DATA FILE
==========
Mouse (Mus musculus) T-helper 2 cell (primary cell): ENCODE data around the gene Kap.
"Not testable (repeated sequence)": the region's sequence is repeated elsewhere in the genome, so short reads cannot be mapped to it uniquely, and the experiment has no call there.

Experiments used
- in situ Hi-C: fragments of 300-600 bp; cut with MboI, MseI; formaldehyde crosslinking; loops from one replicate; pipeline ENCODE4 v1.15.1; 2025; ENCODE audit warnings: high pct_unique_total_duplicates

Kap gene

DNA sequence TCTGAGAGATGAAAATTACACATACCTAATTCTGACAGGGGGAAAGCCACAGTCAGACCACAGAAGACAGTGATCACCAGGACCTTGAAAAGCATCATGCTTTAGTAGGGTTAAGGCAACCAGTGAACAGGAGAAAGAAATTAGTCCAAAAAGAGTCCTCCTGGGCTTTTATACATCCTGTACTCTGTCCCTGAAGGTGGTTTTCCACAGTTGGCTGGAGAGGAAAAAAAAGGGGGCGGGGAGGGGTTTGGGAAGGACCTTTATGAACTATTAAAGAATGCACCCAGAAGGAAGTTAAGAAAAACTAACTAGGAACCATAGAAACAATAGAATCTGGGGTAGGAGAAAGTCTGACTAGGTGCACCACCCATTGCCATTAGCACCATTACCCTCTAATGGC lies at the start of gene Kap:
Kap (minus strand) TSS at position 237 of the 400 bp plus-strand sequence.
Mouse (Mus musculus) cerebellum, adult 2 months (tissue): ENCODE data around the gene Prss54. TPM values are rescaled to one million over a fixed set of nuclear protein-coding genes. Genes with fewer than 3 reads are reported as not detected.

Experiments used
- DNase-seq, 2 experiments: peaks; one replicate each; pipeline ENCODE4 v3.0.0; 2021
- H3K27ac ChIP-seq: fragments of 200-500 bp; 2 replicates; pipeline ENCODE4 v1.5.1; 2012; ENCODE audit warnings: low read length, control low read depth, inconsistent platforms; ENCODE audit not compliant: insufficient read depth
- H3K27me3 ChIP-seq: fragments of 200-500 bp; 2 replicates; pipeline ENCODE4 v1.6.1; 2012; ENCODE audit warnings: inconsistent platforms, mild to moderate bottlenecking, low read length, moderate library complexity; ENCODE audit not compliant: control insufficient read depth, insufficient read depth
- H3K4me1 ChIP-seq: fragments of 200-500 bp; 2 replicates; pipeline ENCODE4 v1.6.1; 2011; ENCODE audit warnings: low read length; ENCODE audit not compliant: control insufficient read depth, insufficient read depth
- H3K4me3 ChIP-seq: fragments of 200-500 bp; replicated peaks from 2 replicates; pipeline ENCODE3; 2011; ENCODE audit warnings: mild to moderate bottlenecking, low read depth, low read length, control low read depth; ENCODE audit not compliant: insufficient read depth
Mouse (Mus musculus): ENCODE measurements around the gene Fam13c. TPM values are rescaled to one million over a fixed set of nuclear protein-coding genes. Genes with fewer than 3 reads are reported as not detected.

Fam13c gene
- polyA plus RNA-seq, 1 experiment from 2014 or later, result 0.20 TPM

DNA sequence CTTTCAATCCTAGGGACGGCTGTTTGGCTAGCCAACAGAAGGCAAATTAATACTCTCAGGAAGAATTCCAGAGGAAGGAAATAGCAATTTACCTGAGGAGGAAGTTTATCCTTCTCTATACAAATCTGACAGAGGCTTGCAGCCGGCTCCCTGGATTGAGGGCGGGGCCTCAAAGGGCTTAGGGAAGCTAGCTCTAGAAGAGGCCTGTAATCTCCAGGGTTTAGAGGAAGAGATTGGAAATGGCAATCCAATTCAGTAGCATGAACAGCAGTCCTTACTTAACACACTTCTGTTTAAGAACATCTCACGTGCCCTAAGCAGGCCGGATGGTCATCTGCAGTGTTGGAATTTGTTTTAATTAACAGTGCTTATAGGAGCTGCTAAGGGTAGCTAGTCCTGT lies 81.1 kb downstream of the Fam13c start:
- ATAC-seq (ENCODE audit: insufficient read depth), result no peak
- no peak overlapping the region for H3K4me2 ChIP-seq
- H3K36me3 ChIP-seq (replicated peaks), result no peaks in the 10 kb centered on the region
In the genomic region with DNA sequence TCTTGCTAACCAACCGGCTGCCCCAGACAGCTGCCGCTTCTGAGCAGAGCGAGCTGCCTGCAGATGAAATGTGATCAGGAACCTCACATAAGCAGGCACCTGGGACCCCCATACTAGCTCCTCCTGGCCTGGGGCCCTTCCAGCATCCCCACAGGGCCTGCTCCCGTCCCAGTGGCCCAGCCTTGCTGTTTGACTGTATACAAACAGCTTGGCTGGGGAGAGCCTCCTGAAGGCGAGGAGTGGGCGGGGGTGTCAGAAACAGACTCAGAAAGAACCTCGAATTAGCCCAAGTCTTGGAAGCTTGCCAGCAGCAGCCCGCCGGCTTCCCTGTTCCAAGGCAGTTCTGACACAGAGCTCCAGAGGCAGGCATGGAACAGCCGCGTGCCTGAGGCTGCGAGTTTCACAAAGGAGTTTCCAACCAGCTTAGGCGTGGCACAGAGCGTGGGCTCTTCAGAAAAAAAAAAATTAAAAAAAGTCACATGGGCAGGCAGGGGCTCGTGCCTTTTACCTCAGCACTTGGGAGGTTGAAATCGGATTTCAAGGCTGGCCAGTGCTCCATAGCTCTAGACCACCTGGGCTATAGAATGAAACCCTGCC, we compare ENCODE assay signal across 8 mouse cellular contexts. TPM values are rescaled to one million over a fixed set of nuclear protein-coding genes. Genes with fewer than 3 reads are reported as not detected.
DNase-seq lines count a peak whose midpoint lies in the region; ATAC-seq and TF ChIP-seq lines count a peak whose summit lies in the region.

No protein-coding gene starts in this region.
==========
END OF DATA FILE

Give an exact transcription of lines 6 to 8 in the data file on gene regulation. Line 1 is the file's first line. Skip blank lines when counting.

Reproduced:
DNA sequence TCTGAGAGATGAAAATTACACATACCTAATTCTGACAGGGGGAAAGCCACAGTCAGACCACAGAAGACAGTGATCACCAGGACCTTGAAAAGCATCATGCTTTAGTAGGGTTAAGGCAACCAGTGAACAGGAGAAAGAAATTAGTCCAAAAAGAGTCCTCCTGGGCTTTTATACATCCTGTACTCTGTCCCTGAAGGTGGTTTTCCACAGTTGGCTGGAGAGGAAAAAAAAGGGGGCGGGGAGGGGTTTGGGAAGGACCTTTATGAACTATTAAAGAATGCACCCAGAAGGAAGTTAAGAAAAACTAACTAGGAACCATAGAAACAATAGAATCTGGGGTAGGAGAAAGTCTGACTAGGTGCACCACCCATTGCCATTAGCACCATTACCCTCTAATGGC lies at the start of gene Kap:
Kap (minus strand) TSS at position 237 of the 400 bp plus-strand sequence.
Mouse (Mus musculus) cerebellum, adult 2 months (tissue): ENCODE data around the gene Prss54. TPM values are rescaled to one million over a fixed set of nuclear protein-coding genes. Genes with fewer than 3 reads are reported as not detected.